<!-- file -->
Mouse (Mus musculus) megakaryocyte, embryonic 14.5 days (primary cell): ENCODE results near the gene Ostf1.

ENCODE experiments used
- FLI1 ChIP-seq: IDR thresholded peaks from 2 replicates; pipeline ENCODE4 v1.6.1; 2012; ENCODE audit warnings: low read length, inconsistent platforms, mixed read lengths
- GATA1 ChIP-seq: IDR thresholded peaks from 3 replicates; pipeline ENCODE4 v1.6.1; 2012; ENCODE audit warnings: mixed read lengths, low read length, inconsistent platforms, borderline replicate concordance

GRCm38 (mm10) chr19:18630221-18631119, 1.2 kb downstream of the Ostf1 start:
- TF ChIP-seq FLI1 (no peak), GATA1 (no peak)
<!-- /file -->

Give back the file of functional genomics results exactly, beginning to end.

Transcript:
Mouse (Mus musculus) megakaryocyte, embryonic 14.5 days (primary cell): ENCODE results near the gene Ostf1.

ENCODE experiments used
- FLI1 ChIP-seq: IDR thresholded peaks from 2 replicates; pipeline ENCODE4 v1.6.1; 2012; ENCODE audit warnings: low read length, inconsistent platforms, mixed read lengths
- GATA1 ChIP-seq: IDR thresholded peaks from 3 replicates; pipeline ENCODE4 v1.6.1; 2012; ENCODE audit warnings: mixed read lengths, low read length, inconsistent platforms, borderline replicate concordance

GRCm38 (mm10) chr19:18630221-18631119, 1.2 kb downstream of the Ostf1 start:
- TF ChIP-seq FLI1 (no peak), GATA1 (no peak)